Author Topic: The Wow! Signal  (Read 274 times)

Offline HenryC

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The Wow! Signal
« on: October 07, 2015, 12:35:55 AM »
On 15 Aug, 1977, Jerry R Ehman received what may be our first, and possibly only, communication from extraterrestrial intelligence.  Ehman was working at Ohio State University's Big Ear radio telescope and he scribbled "Wow!" on the paper printout which was recording the telescope's signal.  The website below has the technical details, if you are interested.!_signal

PS:For some reason, I can't just click on this text and go to that page, you may have to cut and paste it into your browser, type it in by hand, or Google "wow signal" to take you there.

The telescope could be pointed in the North-South direction, but depended on the Earth's rotation to sweep across the sky, from West to East.  The signal was picked up as a loud burst of 1420 MHz radio emission from a point in the Southern Milky Way, in the constellation of Sagittarius.  Although the point is not known with great precision, it can be calculated because the geometry and electronics of the telescope are well understood.  The signal must have originated from a box roughly one degree on a side (a degree is about twice the width of the full moon.  Furthermore, the signal  can be constrained to two narrow strips at the E and W edges of that box.  As a check, the radio telescope alternated between two feed horns to make sure the signal was actually coming from the sky and not accidentally generated by a glitch in the receiver's amplifiers, but this introduces an ambiguity as to which one of those strips is the actual origin.  The website has a star chart which should make this clearer than my explanation.

The telescope was tuned to 1420 MHz because that is the 21 centimeter (wavelength) line of neutral hydrogen gas.  The entire galaxy resonates at this frequency which is the natural emission of the hydrogen clouds floating between the stars.  This frequency would no doubt be familiar to any alien civilizations who knew anything about astronomy.  It is also in a part of the radio spectrum which is relatively free of static and noise.  In other words, its a natural place for ETs to be transmitting, and they would be assured that there might very well be someone listening at that frequency.  Its the logical place to transmit, so its the logical place to listen.

There are a variety of reasons to suspect this might be the real thing.  The twin horns of the telescope assures that the signal is external, not a land-generated signal or noise from an Earth satellite or from within the receiver.   It was also a narrow-band signal, which suggests it was artificially generated.  This equipment was designed to search for just this type of signal, and this is exactly what they were expecting to hear,  That frequency is also reserved for astronomical use by international treaty so it is not likely there is anyone else, military or industrial, transmitting on it.  We also know the noise must have come from very far away because it did not move while it was scanned. The burst was much louder than the normal 21 cm background hum from galactic hydrogen.  As the Earth turned, the Big Ear heard a single clear note from deep space for 72 seconds.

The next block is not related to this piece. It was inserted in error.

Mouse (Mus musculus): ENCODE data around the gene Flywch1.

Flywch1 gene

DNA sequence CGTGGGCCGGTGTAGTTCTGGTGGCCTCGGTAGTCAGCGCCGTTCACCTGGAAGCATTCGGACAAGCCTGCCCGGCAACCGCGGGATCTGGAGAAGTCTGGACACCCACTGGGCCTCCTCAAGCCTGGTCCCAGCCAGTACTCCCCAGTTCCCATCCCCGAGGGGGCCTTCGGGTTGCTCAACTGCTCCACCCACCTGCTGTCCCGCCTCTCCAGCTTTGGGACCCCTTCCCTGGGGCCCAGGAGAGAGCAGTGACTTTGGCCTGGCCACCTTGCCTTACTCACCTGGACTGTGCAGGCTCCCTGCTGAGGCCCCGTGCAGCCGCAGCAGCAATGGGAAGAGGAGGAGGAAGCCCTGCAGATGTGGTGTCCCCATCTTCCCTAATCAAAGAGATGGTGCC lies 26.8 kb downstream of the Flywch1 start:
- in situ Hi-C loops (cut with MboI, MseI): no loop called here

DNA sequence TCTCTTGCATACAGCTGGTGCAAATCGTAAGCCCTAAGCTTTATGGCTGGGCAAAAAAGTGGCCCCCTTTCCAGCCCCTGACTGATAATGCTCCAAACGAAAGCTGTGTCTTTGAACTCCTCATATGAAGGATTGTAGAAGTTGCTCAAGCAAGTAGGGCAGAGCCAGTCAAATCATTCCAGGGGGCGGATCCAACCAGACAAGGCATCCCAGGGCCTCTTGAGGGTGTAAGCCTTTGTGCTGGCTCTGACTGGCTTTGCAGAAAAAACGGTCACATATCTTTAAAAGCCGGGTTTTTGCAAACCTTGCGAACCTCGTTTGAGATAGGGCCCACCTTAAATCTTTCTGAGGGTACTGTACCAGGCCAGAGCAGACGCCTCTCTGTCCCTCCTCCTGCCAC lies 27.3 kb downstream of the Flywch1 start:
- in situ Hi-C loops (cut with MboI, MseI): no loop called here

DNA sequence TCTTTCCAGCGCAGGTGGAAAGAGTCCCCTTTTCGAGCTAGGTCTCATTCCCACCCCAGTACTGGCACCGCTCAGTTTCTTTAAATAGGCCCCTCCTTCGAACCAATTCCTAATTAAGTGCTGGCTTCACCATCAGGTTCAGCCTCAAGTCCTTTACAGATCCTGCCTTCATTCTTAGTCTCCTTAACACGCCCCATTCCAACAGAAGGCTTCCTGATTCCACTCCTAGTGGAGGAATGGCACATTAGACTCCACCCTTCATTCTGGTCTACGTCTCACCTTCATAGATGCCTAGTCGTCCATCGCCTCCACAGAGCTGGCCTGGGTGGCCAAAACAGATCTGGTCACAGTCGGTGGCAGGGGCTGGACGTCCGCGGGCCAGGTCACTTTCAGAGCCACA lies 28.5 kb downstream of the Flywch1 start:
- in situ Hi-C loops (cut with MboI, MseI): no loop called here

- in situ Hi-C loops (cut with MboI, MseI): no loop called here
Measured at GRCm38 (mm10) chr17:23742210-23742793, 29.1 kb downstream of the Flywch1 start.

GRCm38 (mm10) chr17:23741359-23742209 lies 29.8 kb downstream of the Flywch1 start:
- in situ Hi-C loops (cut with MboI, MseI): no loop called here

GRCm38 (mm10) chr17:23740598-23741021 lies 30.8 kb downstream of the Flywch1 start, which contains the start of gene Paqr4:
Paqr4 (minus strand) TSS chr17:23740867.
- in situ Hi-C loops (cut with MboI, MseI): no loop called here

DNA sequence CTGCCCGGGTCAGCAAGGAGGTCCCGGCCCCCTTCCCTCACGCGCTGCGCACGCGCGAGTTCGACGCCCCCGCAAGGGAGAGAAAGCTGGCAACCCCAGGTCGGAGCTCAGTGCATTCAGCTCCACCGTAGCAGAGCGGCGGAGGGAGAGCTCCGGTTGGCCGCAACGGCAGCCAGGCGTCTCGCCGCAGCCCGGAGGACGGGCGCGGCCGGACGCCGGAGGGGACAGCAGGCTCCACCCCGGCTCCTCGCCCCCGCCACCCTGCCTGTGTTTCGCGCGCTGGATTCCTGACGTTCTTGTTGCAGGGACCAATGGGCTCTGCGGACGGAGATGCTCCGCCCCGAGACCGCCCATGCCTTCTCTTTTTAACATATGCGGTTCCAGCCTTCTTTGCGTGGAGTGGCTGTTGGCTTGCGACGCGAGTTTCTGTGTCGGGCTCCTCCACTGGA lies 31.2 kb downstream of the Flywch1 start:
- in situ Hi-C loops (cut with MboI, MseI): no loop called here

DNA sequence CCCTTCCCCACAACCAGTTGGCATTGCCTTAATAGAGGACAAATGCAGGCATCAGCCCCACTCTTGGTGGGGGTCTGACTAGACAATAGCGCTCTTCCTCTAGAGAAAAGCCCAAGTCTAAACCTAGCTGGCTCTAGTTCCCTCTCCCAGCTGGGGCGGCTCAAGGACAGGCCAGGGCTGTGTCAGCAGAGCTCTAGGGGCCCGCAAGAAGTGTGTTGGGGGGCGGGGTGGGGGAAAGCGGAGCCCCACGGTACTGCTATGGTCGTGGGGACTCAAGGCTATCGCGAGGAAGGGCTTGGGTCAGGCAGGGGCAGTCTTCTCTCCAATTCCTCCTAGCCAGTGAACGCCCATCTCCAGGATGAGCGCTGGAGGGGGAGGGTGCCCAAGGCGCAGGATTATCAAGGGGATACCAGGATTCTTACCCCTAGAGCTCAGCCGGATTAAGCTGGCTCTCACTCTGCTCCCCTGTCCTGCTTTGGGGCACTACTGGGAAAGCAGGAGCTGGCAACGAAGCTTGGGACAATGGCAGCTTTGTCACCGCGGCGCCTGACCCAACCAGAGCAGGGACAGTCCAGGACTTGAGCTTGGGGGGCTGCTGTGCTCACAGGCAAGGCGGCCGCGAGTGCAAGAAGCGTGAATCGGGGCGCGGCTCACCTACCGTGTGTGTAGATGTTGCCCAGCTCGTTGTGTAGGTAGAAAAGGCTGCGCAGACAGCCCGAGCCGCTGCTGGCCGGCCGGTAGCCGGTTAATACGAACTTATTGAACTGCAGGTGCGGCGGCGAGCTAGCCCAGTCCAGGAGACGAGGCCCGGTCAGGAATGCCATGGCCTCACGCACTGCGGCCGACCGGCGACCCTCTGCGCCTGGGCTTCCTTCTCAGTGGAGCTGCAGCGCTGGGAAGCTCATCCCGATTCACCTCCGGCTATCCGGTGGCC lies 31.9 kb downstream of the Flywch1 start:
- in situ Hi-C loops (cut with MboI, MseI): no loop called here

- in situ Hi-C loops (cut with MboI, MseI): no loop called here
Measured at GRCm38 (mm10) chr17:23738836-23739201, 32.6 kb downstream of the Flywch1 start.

The discovery of an artificially generated radio signal from outside the solar system would be the greatest scientific discovery of all time, so the experiment must be repeated to be verified.  24 hours later, when the scope scanned that spot again, it listened.  There was no signal.  Urgent telegrams were sent to other observatories to try and repeat the observation, there was nothing heard.  In fact, nothing since has been heard from that location, although many have listened.  Star charts show nothing at that spot except a few faint, unremarkable stars.  Photographs through great telescopes reveal nothing, just a mist of stars--this is the southern Milky Way, lots of faint stars, but so is the view in any other direction.   Like sand on a beach.

All we know about the Wow! signal is its frequency, strength, location and that it was on for at least 72 seconds but never repeated.  It is highly unlikely it was a hoax, a natural phenomenon, or some Earth or satellite transmitter operating at an unauthorized frequency, although none of those things can be ruled out completely, either.  Although you would expect an attempt to communicate would last for more than 24 hours, it is always possible that we just accidentally intercepted a real alien signal meant for someone else, or we were listening to some kind of industrial activity or automatic beacon on another world that occasionally gives off a burst of radio noise. We just don't know.

The Big Ear Radio Telescope has since been torn down, and a golf course erected on that site..
« Last Edit: October 07, 2015, 12:57:42 AM by HenryC »